57 out of 934 – that’s how many (or few) women have been honored with a Nobel Prize in the past 120 years. A shockingly low rate. A change seems to be on the way this year: a total of three women were honored with the highest scientific award. A reason to take a closer look at the role of women in science.
Fortunately, the times when women were not allowed to study are long gone - in Germany for about 110 years. Today, in most countries, about the same number of women and men study. Nevertheless, more men are active in university or non-university research. And the scientific community is still dominated by men. Studies also show that more women than men leave the scientific community from one scientific career level to the next. According to the UNESCO Institute for Statistics, the proportion of women in research and development work worldwide is less than 30 percent.
But why is it like that? And what possibilities are there to improve the career situation for women in science? And with it the number of Nobel Prize winners?
Women's share of Nobel Prizes only 6 percent!
934 laureates and 28 organizations received the Nobel Prize between 1901 and 2020.
Of these, 57 were women.
The proportion of women among researchers is 33 percent on average in the EU and 28 percent in Germany.
A quarter of all professorships in Germany are held by women.
Gender equality in the scientific community works better in the humanities than in STEM subjects.
The Matilda Effect and the systematic invisibility of women in science
When talking about the discoverers of the DNA double helix, two names come to mind: James Watson and Francis Crick. It was a woman, Rosalind Franklin, who made an important - if not the most important - contribution to the structural elucidation of our genome with her X-ray diffraction images. Your omission is called the Matilda Effect : the systematic suppression of the contributions of women in research. Another prominent example is the physicist Lise Meitner. She worked with Otto Hahn for decades and realized in 1939 that they had discovered nuclear fission together. Hahn was the only one to receive a Nobel Prize.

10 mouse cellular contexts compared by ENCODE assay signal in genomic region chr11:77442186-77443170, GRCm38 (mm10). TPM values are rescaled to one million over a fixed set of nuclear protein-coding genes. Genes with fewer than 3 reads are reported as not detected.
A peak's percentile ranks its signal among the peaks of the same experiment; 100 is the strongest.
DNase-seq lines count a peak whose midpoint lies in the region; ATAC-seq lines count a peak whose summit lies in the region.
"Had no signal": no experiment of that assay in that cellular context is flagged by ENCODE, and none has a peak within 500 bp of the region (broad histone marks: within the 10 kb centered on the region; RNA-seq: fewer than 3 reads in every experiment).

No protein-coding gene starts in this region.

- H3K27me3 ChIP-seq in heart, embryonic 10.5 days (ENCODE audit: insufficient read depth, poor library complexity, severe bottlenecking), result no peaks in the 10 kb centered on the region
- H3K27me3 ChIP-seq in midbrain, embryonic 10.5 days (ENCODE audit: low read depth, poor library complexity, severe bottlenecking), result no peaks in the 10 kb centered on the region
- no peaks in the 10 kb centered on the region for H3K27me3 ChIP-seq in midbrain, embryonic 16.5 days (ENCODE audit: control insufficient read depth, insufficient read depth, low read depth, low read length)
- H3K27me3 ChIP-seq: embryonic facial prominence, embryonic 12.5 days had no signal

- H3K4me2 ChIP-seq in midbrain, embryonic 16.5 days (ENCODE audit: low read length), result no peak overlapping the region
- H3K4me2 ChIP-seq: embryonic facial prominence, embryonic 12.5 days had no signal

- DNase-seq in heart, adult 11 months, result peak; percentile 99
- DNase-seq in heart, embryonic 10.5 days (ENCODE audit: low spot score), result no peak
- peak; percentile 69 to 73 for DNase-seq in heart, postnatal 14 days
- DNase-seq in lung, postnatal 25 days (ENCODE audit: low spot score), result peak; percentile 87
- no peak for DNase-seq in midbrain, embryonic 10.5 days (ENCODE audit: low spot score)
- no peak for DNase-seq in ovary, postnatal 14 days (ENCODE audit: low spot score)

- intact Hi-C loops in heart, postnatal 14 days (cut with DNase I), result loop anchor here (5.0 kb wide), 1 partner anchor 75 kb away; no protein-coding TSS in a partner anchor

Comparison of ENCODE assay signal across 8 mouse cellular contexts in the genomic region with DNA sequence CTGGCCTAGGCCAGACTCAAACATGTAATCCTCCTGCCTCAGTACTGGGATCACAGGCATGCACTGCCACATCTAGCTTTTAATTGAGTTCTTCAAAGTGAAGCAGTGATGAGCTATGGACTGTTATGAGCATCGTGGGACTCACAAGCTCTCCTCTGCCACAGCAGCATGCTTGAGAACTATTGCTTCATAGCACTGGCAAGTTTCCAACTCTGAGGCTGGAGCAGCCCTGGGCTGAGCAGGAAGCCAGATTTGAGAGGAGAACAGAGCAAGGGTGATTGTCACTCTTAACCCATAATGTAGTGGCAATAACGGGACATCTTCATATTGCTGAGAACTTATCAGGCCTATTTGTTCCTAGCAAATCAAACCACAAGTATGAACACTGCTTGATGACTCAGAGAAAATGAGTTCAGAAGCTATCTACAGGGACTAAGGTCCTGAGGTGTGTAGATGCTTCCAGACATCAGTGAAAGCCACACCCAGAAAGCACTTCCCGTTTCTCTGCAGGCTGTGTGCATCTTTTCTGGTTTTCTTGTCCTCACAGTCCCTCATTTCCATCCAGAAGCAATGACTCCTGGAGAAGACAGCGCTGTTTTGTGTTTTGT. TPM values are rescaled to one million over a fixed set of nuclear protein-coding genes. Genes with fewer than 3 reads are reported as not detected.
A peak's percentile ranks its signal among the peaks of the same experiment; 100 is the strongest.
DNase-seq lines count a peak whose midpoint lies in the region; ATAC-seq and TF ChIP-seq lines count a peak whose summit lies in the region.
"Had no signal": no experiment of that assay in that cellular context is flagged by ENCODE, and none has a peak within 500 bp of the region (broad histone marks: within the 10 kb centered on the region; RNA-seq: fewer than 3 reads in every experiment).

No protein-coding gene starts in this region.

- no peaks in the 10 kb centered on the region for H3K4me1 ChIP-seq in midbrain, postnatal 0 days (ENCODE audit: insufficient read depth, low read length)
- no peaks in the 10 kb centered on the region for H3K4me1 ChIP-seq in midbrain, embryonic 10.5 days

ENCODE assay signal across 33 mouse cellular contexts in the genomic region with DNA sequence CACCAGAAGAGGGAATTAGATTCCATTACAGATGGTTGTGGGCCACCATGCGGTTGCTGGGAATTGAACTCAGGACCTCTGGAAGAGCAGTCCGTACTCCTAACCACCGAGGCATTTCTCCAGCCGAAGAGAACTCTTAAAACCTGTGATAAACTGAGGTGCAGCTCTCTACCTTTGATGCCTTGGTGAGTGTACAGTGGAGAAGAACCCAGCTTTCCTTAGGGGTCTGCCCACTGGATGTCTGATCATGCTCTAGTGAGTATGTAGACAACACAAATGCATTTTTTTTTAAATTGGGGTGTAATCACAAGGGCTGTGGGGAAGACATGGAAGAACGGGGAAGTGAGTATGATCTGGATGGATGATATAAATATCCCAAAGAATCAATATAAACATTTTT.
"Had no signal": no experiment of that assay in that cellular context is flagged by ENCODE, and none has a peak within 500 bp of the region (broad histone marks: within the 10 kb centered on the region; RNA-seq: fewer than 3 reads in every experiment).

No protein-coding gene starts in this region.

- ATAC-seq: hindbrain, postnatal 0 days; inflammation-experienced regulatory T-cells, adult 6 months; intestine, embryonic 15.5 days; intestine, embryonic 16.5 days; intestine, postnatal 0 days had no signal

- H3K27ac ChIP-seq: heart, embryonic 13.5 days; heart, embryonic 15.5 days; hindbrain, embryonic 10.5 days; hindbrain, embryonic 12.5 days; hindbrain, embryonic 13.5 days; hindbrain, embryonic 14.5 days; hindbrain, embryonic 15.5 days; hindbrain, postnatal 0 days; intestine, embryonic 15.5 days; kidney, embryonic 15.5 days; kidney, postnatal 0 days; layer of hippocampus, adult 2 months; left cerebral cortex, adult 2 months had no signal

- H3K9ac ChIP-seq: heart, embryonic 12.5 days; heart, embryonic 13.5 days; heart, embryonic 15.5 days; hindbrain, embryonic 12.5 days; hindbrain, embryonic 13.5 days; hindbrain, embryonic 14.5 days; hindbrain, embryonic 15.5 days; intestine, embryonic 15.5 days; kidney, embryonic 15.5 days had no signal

Female researchers play a subordinate role in perception. Their work and their skills are often downplayed. Science itself is also concerned with this gender gap. On the one hand, there is culturally evolved behavior and thinking. And on the other hand, young female scientists experience very pragmatic hurdles on their career path.
Women are less visible
For centuries, men have set the tone in science. This also includes the issue of communication. For example, who and whose invention is being talked about? Successful female researchers are now becoming more visible to the public. Nevertheless, male speakers still dominate scientific conferences. The articles on female researchers on Wikipedia are also shorter or incomplete. The Equal Opportunities Officer of the Faculty of Mathematics and Natural Sciences at the University of Tübingen, Annette Denziger, expressed the following assessment in your interview with the magazine Spektrum: "The form of communication in a system dominated by men is male. Women are simply less visible and therefore disadvantaged.” And this circumstance adds up over the career stages – and contributes to the enormous imbalance in the Nobel Prizes.
The proportion of female researchers is also low because female applicants are more often screened out in application and appointment procedures. Jo Handelsman of Yale University studied this behavior. He sent an application for a position as a laboratory manager – sometimes under a male name, sometimes under a female name – to over 100 American professors. The result was that they rated male applicants as more qualified than an identical application from a woman. They also offered male applicants a higher salary. Interesting about this one Study is that female professors were also biased and gave preference to male applicants.
Postdoc time and starting a family
Family work is still mostly in the hands of women. Nevertheless, an academic career demands maximum flexibility from expectant mothers. They often have to move, often do not get a permanent job and should also take jobs abroad if possible. As a result, many women tend to withdraw entirely from the academic world.
What can we do?